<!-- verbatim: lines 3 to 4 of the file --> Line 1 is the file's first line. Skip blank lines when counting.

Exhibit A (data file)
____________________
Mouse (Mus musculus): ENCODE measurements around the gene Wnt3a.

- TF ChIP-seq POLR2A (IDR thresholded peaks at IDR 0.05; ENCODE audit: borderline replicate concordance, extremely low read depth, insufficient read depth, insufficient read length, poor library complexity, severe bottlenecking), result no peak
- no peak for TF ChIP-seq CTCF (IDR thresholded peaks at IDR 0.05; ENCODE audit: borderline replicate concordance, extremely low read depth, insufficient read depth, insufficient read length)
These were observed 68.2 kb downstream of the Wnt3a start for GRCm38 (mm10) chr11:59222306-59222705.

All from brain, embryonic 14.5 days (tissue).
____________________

- no peak for TF ChIP-seq CTCF (IDR thresholded peaks at IDR 0.05; ENCODE audit: borderline replicate concordance, extremely low read depth, insufficient read depth, insufficient read length)
These were observed 68.2 kb downstream of the Wnt3a start for GRCm38 (mm10) chr11:59222306-59222705.